Foam cups and containers, single-use plastic bags and plastic straws will all be banned in Richmond if city council has its way.
Council voted unanimously on Tuesday to plan and implement all three bans by Jan. 1, 2020.
At the committee meeting, Richmond Mayor Malcolm Brodie compared bringing in the ban on these single-use items to the switch made years ago to mandatory green bin collection and garbage pickup reductions, saying there was a “concerted effort” to consult and educate the public so everyone was familiar and comfortable with the plan.
“The success with these kinds of bans is largely dependent on the amount of notice we give and the education we give and the public awareness of the situation, and hopefully it will be a success,” Brodie said.
Funding in the amount of $300,000, coming from the sanitation and recycling budget, was also approved to help implement the foam ban – council also asked staff to come up with a budget and plan to implement the other two bans as well.
Exceptions for the foam ban would be put in place for hospital and care facilities and charitable organizations, and a grace period would be allowed for stores that have stocked up on plastic bags.
In addition to the single-use item bans, council also approved a work plan to start integrating a “circular economy criteria” into city purchasing.
The report to council quotes the Ellen McArthur Foundation which defines a circular economy as “an economic and industrial system that is restorative and regenerative by design.” This is an alternative to “the take-make-waste” model in which we “take” resources from the ground, “make” products, then throw them away, rendering them “waste.”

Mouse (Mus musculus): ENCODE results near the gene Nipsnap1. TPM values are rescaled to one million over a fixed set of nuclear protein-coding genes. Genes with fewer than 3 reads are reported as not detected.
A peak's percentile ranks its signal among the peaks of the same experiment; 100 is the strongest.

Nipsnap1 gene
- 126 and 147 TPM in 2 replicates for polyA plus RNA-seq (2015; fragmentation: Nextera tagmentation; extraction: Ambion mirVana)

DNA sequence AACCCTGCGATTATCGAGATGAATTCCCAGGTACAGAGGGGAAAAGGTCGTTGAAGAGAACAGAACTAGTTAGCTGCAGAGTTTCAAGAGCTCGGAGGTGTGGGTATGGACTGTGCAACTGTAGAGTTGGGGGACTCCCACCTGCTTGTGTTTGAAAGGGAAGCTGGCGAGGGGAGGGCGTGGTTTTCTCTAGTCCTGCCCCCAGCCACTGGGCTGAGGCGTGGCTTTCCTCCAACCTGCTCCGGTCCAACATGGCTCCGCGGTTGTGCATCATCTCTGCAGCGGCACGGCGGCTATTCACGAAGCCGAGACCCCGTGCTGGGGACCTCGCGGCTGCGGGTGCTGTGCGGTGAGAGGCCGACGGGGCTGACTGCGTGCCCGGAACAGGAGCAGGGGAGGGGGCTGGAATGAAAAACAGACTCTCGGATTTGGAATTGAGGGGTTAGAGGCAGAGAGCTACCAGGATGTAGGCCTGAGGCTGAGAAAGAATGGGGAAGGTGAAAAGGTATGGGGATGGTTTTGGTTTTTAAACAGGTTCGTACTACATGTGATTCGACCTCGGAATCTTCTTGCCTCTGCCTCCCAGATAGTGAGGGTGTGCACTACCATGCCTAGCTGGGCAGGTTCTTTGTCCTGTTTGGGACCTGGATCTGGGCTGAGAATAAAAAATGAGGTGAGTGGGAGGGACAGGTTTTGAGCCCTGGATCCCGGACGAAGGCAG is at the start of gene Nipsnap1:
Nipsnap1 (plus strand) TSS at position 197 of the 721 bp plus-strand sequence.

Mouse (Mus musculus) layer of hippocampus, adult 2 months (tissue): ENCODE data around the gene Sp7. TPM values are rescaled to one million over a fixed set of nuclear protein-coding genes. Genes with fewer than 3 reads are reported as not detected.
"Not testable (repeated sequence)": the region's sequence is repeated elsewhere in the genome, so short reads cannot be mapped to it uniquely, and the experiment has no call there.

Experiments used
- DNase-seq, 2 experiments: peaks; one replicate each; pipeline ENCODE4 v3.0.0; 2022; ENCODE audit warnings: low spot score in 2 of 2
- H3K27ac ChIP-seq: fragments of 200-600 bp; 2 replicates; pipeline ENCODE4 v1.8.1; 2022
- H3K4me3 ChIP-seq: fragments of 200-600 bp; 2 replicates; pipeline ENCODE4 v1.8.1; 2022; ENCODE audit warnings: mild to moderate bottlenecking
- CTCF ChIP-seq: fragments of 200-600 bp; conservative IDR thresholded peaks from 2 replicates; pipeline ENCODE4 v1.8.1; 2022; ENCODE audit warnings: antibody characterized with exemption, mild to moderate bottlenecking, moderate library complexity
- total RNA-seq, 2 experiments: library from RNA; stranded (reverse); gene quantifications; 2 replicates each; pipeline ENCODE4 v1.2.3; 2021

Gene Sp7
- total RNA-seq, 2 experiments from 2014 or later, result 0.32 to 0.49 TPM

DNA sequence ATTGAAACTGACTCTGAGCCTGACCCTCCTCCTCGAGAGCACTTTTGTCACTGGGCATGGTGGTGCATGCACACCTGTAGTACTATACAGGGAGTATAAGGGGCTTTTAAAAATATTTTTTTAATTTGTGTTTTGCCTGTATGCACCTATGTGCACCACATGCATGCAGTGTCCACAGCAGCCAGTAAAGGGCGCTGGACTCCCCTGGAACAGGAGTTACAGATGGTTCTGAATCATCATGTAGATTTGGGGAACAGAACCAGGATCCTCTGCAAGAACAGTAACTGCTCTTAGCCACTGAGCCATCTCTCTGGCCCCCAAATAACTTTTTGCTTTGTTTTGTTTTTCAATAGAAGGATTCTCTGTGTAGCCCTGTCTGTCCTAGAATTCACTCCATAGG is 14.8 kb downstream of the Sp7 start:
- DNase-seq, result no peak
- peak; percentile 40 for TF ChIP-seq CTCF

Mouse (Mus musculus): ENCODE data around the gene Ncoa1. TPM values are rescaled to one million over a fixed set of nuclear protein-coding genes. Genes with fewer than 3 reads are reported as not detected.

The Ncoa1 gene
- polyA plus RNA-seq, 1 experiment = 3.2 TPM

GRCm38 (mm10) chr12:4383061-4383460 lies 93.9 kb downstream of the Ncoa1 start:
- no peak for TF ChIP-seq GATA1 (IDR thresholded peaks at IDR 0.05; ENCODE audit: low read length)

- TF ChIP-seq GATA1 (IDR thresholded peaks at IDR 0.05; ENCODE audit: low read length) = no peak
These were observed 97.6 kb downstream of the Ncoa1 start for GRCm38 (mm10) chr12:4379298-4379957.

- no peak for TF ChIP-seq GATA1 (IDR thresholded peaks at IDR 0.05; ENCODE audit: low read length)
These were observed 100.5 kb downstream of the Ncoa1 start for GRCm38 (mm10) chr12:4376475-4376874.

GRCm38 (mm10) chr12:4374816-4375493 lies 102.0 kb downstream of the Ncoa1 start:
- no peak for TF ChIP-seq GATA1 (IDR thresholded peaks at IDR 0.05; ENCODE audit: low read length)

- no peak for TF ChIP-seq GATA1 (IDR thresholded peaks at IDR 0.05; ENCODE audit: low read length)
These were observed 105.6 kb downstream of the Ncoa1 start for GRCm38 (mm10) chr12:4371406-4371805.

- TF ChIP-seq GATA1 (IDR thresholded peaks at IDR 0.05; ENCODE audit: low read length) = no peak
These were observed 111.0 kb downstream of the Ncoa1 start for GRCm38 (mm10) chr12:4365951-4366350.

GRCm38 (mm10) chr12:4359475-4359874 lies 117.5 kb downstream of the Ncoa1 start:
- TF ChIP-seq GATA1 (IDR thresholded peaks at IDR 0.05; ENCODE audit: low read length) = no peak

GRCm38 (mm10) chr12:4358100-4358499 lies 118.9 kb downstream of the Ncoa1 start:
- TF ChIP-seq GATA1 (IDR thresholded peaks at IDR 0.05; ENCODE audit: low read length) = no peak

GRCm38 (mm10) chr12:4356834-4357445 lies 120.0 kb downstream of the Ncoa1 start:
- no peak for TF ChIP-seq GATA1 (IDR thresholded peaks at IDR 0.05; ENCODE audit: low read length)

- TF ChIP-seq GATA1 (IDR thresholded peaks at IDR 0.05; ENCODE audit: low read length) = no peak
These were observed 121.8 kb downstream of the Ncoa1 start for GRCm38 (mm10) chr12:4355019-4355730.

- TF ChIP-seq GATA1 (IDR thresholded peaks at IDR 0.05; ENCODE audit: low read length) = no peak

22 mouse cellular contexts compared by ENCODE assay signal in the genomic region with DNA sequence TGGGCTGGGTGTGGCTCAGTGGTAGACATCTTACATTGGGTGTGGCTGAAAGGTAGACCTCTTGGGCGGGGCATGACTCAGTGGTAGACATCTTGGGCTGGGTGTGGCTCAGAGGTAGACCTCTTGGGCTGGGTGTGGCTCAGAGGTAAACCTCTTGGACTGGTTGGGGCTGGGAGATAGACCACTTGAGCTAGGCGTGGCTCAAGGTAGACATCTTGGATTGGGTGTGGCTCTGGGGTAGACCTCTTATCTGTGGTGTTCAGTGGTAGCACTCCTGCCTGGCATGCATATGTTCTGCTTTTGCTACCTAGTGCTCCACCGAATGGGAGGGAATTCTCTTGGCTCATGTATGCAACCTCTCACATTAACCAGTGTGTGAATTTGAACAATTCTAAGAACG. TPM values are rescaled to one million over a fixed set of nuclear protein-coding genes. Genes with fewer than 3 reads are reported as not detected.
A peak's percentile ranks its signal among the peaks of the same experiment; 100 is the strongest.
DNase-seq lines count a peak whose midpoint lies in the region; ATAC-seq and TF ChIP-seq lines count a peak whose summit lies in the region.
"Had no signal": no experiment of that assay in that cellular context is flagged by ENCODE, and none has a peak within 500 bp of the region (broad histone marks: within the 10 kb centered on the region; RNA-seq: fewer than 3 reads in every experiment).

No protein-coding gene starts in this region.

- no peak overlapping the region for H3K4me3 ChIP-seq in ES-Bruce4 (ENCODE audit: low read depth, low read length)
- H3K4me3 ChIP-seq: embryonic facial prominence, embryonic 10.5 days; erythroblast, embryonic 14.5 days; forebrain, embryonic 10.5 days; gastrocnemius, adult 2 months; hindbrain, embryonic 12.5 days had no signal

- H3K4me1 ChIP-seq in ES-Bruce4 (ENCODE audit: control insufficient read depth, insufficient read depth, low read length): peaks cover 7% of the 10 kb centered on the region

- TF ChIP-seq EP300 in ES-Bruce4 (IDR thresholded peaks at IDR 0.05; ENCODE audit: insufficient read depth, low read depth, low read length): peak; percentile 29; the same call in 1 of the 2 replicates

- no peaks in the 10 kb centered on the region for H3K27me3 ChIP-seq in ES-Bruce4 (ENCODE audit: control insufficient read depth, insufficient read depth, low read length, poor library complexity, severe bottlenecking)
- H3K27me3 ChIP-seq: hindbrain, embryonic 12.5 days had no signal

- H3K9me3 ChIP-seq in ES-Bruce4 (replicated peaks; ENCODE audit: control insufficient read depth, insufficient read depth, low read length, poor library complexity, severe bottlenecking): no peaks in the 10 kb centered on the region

Coun. Chak Au, who first asked for a ban on single-use plastics earlier this year, said he was impressed by the level of detail in the reports and how all these initiatives are coming together.
“It confirms the idea that we have to think in a holistic way, all these things are interconnected,” Au said.
He added there are no simple solutions to the environmental issues the city is facing, but he is in favour of phasing in what can be done now and doing further consultation.
The city buys goods in five main areas: construction, professional services, vehicles, maintenance, repairs and operations and IT.
Staff are recommending establishing a framework to integrate criteria specific to Richmond, developing ways to measure results and impacts, assess costs, look for innovative solutions within the departments at city hall and engage vendors and local businesses to let them know about the circular economy initiatives and expectations, engage stakeholders in the process, and work with industry so staff can learn about solutions.
Staff will come back in a year with policy changes to support a circular economy including cost, toolkits and how to implement the policy.
The cost of the circular economy initiative was estimated at $150,000.